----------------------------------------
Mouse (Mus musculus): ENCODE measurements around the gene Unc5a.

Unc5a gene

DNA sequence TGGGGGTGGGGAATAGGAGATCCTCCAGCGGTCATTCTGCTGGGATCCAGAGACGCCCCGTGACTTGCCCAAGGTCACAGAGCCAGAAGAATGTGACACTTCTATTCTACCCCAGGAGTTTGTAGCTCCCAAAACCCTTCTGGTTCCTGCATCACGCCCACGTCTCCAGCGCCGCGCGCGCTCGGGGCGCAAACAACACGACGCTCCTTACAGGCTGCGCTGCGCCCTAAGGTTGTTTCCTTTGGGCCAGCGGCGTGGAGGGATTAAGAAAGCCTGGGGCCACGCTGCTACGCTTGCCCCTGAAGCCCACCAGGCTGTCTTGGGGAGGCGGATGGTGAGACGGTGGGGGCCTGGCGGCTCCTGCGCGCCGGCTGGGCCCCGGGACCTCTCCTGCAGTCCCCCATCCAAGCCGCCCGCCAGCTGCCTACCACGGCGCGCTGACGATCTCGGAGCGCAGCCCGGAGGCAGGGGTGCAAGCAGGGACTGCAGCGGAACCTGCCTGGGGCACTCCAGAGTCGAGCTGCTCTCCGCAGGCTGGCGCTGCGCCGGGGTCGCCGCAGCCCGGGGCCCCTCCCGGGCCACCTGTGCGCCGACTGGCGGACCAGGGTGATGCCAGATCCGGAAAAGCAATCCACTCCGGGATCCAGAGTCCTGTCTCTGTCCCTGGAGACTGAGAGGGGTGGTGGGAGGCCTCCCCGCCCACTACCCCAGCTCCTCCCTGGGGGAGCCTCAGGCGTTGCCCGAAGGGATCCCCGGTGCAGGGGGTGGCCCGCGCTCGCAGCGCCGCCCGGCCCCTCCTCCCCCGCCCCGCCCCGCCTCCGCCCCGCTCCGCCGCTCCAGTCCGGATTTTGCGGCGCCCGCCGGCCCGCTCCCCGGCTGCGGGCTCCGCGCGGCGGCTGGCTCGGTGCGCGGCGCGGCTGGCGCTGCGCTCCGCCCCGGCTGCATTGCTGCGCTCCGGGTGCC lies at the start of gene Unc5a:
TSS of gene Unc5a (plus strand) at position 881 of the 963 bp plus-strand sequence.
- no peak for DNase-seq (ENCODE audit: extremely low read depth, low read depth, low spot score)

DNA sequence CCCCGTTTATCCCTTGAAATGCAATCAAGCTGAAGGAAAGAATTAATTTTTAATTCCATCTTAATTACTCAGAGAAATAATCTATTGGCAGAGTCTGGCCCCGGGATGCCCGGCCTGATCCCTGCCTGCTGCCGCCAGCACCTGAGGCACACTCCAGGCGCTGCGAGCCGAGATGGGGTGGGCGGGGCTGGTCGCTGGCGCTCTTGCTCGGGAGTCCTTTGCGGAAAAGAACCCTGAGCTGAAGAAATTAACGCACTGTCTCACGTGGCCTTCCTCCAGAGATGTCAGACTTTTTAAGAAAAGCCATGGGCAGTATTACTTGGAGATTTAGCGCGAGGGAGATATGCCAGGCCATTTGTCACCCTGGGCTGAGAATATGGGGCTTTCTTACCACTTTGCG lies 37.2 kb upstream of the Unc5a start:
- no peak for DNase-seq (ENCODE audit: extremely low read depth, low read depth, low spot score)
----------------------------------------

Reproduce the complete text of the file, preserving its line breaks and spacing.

Mouse (Mus musculus): ENCODE measurements around the gene Unc5a.

Unc5a gene

DNA sequence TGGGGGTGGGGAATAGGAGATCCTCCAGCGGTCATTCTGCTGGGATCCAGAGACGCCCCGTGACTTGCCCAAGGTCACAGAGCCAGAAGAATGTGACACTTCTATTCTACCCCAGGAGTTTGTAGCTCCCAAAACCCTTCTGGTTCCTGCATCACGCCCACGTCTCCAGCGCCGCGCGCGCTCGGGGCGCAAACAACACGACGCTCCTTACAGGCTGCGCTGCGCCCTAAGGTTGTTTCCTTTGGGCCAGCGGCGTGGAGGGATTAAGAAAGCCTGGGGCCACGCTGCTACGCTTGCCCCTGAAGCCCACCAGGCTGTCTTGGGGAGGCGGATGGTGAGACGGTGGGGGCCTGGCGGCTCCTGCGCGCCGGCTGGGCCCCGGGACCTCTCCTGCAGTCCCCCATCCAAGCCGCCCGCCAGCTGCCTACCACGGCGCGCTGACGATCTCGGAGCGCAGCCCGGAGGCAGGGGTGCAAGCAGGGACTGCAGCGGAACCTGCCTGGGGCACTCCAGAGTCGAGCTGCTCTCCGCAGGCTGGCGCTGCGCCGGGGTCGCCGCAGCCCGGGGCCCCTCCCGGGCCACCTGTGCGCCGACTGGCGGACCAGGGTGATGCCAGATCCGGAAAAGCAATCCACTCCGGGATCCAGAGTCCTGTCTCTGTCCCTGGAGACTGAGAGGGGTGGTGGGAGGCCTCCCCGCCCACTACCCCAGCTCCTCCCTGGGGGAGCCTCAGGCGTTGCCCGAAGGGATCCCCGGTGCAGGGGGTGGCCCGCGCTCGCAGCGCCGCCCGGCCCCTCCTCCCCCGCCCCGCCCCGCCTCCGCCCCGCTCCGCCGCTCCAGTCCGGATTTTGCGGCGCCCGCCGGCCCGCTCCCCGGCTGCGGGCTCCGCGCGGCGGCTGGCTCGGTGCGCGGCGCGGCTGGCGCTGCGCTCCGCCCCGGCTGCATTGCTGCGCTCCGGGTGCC lies at the start of gene Unc5a:
TSS of gene Unc5a (plus strand) at position 881 of the 963 bp plus-strand sequence.
- no peak for DNase-seq (ENCODE audit: extremely low read depth, low read depth, low spot score)

DNA sequence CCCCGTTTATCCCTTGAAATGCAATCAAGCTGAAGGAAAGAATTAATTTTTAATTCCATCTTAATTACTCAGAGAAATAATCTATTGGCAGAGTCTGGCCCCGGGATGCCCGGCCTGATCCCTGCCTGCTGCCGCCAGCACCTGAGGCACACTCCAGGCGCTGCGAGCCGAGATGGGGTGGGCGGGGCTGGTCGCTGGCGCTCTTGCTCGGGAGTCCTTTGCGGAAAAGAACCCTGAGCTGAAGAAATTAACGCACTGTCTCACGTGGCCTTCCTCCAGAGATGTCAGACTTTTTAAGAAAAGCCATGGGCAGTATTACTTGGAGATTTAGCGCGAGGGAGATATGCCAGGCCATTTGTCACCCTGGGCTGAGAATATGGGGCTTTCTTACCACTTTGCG lies 37.2 kb upstream of the Unc5a start:
- no peak for DNase-seq (ENCODE audit: extremely low read depth, low read depth, low spot score)